• Practice ammo is dirt cheap.
  • Lots of firepower.


  • The rifle is really long.
  • Scoping it is more of a chore than it’s worth.
  • Quietly letting down the bolt isn’t really possible.
  • Your hunting buddies might call you a dirty commie.
  • some guy

    A very good rifle for hunting! My son and I both own one and it’s not much longer than the average “civilian” scoped bolt action rifle. Firepower is more than adequate (my research suggests that it’s between .308 and .30-06) and our SVT-40’s will cycle soft point ammunition where the 148 grain soft point seem to work best (in our rifles anyway, yours may cycle them differently). Son took a nice sized bear two years ago with only one shot at approx. 40 meters. People do look at us differently but haven’t called us “dirty commies” even though we do wear Soviet BDU’s and Soviet webgear with our orange vests.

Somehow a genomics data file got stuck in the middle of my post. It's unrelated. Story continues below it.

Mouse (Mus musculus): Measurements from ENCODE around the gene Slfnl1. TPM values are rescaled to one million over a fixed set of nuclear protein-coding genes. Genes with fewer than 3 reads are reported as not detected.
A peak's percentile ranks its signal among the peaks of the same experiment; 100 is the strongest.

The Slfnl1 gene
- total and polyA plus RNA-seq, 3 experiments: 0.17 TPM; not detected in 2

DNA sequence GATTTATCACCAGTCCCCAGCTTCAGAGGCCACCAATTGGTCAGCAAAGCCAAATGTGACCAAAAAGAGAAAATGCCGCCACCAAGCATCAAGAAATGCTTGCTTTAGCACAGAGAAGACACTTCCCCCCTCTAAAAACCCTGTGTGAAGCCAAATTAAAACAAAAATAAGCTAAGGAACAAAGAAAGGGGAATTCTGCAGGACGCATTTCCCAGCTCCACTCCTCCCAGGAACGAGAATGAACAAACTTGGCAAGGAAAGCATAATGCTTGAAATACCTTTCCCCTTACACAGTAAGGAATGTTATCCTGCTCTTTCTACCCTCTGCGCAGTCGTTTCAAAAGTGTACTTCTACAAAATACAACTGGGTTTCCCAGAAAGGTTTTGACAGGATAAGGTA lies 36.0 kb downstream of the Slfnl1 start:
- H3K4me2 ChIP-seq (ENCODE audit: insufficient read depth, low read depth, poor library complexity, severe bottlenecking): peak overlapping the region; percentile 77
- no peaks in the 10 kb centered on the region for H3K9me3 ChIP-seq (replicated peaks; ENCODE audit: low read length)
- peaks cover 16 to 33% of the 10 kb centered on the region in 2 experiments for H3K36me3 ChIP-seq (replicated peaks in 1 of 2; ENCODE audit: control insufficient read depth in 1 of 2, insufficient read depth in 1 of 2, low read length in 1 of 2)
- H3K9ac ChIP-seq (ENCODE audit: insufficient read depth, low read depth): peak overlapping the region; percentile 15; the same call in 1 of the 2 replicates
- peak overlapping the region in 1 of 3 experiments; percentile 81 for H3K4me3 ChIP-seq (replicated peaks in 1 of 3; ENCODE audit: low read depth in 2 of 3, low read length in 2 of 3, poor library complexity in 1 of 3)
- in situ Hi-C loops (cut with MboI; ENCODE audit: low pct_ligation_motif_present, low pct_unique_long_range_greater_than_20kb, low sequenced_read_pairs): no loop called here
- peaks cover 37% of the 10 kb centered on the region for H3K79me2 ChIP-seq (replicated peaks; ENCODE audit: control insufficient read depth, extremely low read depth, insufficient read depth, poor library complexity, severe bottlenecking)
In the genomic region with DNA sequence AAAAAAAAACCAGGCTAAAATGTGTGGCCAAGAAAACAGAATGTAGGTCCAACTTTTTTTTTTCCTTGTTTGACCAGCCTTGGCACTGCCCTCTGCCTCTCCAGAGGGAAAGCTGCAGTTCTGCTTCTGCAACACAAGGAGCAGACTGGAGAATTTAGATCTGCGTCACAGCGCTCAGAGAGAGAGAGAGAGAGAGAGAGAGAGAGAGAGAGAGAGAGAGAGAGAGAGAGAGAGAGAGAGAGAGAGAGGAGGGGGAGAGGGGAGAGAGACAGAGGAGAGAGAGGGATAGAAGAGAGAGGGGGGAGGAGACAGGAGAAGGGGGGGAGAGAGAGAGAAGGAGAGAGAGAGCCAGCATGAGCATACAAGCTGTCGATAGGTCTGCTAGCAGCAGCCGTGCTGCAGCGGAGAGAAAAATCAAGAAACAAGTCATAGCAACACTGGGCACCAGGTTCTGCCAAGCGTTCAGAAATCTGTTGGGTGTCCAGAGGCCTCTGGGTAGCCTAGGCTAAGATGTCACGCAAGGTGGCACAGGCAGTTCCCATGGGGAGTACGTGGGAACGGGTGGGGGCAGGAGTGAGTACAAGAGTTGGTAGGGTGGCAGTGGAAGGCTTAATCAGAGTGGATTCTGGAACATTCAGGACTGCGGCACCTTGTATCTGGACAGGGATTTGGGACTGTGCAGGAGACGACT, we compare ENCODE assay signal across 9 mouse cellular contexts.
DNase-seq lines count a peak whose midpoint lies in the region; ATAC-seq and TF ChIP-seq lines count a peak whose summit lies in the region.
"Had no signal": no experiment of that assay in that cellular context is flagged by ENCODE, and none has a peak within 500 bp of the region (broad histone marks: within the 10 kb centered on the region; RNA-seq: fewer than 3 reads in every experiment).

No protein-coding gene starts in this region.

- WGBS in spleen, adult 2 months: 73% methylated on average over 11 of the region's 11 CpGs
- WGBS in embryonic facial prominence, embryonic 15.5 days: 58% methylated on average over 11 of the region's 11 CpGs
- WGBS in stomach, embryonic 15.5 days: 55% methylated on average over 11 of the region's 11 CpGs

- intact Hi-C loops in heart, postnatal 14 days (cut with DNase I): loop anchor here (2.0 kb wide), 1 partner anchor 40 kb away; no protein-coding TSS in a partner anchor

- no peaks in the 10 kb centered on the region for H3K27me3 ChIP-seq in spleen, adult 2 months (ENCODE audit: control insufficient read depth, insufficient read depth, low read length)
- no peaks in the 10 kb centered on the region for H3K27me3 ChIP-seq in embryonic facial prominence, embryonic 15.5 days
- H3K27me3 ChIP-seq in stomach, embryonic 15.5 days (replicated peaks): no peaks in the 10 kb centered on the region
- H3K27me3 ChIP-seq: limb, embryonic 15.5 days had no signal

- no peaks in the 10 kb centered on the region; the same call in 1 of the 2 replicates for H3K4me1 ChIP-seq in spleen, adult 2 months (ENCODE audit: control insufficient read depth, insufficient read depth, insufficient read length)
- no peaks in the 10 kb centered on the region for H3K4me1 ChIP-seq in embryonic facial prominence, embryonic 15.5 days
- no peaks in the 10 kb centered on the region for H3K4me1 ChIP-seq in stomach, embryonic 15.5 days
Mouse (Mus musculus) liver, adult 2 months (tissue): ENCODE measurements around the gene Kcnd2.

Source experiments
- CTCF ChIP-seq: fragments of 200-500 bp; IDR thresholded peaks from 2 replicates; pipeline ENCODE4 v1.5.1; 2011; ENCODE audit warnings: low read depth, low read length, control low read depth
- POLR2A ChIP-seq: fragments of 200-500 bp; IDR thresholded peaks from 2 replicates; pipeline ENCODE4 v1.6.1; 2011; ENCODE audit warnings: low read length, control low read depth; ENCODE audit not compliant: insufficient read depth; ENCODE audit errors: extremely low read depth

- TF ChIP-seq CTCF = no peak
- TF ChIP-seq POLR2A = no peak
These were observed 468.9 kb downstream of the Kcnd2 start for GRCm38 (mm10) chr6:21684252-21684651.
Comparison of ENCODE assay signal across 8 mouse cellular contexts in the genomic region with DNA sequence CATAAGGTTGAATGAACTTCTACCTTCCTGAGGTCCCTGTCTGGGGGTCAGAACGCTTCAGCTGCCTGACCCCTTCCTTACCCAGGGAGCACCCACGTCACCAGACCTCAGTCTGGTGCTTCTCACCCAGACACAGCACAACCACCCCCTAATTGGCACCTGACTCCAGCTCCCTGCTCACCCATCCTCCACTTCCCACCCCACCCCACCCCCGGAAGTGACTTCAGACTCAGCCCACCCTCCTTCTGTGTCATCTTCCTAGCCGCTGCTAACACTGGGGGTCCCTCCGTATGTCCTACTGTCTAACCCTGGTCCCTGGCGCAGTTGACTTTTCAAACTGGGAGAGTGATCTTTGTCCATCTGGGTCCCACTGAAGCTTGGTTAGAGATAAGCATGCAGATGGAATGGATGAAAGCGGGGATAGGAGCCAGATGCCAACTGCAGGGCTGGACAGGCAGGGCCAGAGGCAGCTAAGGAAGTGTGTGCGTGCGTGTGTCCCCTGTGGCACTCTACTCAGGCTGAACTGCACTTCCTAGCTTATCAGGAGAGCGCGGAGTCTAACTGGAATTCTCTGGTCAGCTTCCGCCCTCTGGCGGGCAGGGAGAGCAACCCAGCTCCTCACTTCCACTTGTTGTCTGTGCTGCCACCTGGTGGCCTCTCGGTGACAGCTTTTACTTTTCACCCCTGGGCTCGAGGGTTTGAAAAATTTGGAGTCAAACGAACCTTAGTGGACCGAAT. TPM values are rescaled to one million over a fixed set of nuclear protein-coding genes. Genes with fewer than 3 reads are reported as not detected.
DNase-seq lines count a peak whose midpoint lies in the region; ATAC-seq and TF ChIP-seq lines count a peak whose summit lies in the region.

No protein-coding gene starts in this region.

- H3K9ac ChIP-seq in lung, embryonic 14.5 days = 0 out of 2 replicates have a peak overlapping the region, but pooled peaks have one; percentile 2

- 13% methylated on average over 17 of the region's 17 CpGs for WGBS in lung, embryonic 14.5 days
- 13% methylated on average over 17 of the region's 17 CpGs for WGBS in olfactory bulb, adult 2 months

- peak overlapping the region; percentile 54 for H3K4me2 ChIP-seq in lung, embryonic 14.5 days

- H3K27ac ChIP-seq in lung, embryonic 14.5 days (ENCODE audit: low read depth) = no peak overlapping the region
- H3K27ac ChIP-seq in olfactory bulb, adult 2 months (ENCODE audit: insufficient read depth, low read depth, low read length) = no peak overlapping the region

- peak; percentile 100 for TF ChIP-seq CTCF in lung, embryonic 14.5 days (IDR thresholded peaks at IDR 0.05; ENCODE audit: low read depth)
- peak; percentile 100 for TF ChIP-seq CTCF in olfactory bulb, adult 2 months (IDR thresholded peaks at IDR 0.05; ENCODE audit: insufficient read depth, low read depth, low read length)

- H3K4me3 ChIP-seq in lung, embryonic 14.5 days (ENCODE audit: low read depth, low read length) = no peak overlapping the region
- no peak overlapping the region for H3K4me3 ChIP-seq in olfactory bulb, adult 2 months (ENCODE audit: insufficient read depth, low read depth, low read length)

• Ha, Soviet webgear and BDU’s? That’s commitment! Which store did you find the 148 grain soft points at?

  • some guy

    (I’m not endorsing or advertising) I found both the rifles and ammunition in a small store called “Ellwood Epps” in Orillia, Ontario (easily found if you Google it), they have an absolutely amazing collection of firearms and all the hardest to find ammunition.

  • I’ll have to snag some ammo from them the next time I’m out that way.

  • some guy

    Prvi Partizan also makes a really good 150 Grain hunting bullet for 7.62x54r. They also make an excellent 170 Grain hunting bullet for 8mm Mauser (just in case you have one…)

  • Mick Boon